In my philosophy class we talk about love, distinguishing the sort of love we have for our fellow man from eros or romantic love. We define the former as treating people with dignity, respect, and kindness.
With that background I was asked the other day by a student how I reconcile the notion that we owe that kind of love to others with my belief that torture is not absolutely wrong.
This is a fair question and deserved an answer. Here's how, had I had the time, I would have replied:
Our obligation to love is a prima facie obligation. By that I mean that we owe respect and kindness to every individual until such time as the obligation to treat one person with love comes in conflict with our obligation to others who also have a claim, perhaps a greater claim, on our love.
When a man threatens the lives of others, particularly those I have a special obligation to protect and for whom I have a special bond of love, then it would be unloving to fail to do everything in my power to stop him. He has nullified my obligation to treat him with respect and kindness and forced me to choose between loving him and loving those he threatens. The moral course in such a circumstance, the course that I believe is demanded by the obligation to love, is to protect the innocent and to stop those who would harm them.
If stopping the guilty entails doing him harm then so be it, but the harm done should, whenever possible, be never greater than what's necessary to remove the threat. Nor should it ever be something one feels good about inflicting. A government which feels compelled to use "torture" (I use quotes because the definition of torture is so broad as to include almost any kind of incivility - a fact which really renders the word almost meaningless) to save the lives of its people is justified in doing so as long as that's the only reason it's used and so long as it's never continued beyond the point where it accomplishes its purpose.
Love is not a warm feeling toward other people, nor is it sentimentality. Sometimes, as in the case of a surgeon operating in a Civil War field hospital without anesthetics, doing the right thing means causing great pain. Sometimes, as in dealing with modern terrorism, doing the right thing for one person entails causing pain to another.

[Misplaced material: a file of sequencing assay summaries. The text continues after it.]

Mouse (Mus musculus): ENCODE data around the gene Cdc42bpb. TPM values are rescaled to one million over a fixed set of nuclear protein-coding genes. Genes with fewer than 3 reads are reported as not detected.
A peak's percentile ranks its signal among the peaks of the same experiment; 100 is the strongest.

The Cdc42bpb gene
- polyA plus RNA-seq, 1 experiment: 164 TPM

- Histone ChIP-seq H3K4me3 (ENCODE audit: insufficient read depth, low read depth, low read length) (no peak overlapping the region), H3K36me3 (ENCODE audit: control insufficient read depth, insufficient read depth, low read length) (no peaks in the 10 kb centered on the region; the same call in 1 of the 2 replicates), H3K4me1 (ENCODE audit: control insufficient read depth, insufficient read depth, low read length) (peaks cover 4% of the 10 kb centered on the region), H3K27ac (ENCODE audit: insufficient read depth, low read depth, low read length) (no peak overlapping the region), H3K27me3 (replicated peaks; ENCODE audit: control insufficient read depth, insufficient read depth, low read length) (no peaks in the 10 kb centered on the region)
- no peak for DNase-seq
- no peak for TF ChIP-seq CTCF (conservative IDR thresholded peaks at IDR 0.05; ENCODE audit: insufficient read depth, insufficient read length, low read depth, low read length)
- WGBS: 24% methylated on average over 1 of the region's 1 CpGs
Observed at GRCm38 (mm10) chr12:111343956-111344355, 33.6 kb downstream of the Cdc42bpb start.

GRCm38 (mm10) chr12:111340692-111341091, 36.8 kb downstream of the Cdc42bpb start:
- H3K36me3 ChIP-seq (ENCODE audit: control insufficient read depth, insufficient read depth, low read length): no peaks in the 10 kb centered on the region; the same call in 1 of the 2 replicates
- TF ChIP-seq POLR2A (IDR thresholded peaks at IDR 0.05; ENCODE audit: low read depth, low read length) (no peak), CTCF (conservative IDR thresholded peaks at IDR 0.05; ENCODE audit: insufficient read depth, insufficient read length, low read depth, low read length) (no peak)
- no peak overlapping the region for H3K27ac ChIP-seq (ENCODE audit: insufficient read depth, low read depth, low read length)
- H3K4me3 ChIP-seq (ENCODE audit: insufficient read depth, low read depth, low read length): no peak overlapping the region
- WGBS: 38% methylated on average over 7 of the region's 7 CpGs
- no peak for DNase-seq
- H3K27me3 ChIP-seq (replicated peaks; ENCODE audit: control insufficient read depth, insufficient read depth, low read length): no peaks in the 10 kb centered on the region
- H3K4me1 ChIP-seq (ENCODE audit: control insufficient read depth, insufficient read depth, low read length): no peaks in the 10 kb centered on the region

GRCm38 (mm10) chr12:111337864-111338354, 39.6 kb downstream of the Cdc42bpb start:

Perhaps you disagree and would argue that "torture" is absolutely wrong, that there's never any justification for it. Before you commit to such a view ask yourself whether you would condemn a man who saved the life of your child by causing her abductor pain in order to coax him to reveal where his accomplices were holding her. Before you say that the man was wrong to do this, imagine looking your child in the eyes after she has been rescued from people who were abusing her and preparing to murder her or sell her into child slavery or the sex trade, and telling her that you would rather she not have been rescued than for her to be rescued by causing pain to the man who kidnapped, molested and planned to kill her.
Perhaps you could say that to your child, but if not, then you agree that torture is not absolutely wrong. If that's your position then the question that needs to be answered is not "should we torture?" but rather, "how should we define torture?" and "under what circumstances is torture justified?" The sooner we have that debate the better off we'll be as a nation.RLC